CloudSphere published its report on cloud access control mishaps seeking to understand the prevalence and causes of unauthorized cloud access.
The cloud management and governance firm found that most organizations (81%) had multi-cloud environments but many were struggling to secure their cloud platforms because of visibility problems.
The survey, involving 303 IT professionals globally, found that many organizations suffered from a false sense of security with cloud-based access control and IAM policy enforcement.
Cloud access control is a major problem for many organizations
CloudSphere predicted that by 2025, almost all cloud security failures would be the customers’ fault. Similarly, CloudSphere says that 90% of organizations that failed to secure their cloud environments would leak their sensitive data.
“As cloud adoption accelerates, securing and governing multi-cloud environments is a top IT challenge facing enterprises,” CloudSphere tech evangelist Keith Neilson said. “This research highlights the immense cloud governance gaps enterprises experience that ultimately leave sensitive data vulnerable to breaches. It is critical enterprises adopt a unified approach to properly govern cloud access and protect enterprise data to avoid costly breaches and preserve trust.”
Unauthorized access rampant and unnoticeable than initially thought
CloudSphere says that most businesses experienced unauthorized access due to failed cloud access control policy. About a third (32%) said they experienced unauthorized access, while 19% were unsure if their cloud platforms were compromised.
More than half (53%) of organizations reported having more than 100, mostly unqualified employees, having cloud access.
Other entities with access include IT teams (93%), developers (72%), DevOps teams (69%), employees (58%), consultants (31%), ex-employees (40%), partners (27%), and other external entities including hackers and bots (38%).
The lack of visibility into users and groups with access to cloud platforms exacerbates the unauthorized access problem putting many organizations at risk.
The disparity between perceived and appropriately granted access was also to blame for unauthorized access, according to CloudSphere’s report.
Unlike physical access control mechanisms, it was difficult to audit which entities could access various cloud platforms. Additionally, cloud platforms could not be secured through traditional physical security control mechanisms like many inhouse systems.
Overdependence on cloud providers’ native access control tools and internal policies
CloudSphere discovered the overdependence on cloud providers’ native access control tools. The majority of respondents (85%) said they relied on cloud providers’ native cloud access control solutions, while more than half (57%) said they used multiple solutions.
Regardless of the cloud access control tools provider, 80% of companies develop their cloud governance policies internally, according to the report.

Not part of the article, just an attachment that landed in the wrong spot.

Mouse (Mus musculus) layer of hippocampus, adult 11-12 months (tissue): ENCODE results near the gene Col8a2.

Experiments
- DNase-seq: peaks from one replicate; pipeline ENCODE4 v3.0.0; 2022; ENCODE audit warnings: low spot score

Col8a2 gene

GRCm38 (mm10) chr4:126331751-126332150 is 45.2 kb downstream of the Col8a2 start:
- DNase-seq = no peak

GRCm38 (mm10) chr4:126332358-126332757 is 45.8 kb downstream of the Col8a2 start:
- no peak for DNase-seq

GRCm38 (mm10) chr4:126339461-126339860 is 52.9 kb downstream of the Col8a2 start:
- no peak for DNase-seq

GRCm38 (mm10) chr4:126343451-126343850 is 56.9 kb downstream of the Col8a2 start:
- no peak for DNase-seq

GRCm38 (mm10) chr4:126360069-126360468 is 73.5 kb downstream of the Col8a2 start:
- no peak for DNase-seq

However, the use of multi-cloud environments made it impossible to implement standardized cloud access control tools, thus exposing many organizations to unauthorized access.
Most cloud access control policies unenforceable or misconfigured
Regardless of the source of the access control tools, most organizations indicated that their cloud platforms were misconfigured or unenforceable.
More than three-quarters (78%) said they could not enforce their Identity and Access Management (IAM) policies, while more than two-thirds (69%) said cloud access control enforcement issues led to unauthorized access.
Similarly, 63% said their IAM solutions were not properly configured, while 56% said the roles were not properly entered.
What’s more surprising is how long it took to correct misconfigurations. Three-quarters (60%) of the respondents reported that it took a month or more to correct configuration errors. Only half (50%) of the respondents said they reviewed access policies and privileges monthly.
Businesses risk millions through misconfigured cloud access control
About a third (30%) of the respondents said millions of records flow through their cloud infrastructure every month. With each stolen record costing about $146, organizations with misconfigured cloud platforms risk millions in losses.
While many organizations are experienced in configuring traditional access control on local servers, configuring cloud computing access control system from anywhere was a major challenge. Similarly, the dependence on native access control solutions in a multi-cloud platform set the organizations for failure.
Identity access and control management (IAM) inadequate for preventing unauthorized access
CloudSphere said that organizations should design, implement, and enforce IAM policies for their specific cloud environments. Organizations must also implement cloud access control that users cannot change to prevent unintended or inherited access control. This would prevent improperly entered or configured cloud access control permissions.
CloudSphere says most organizations had problems configuring #cloud #accesscontrol, and many were unaware that unauthorized entities accessed their cloud platforms. #cybersecurity #respectdata
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CloudSphere also recommended that organizations should be diligent in maintaining cloud policies and access rights. They should also invest in systems that provide real-time access rights alerts to avoid gross cloud access control misconfigurations.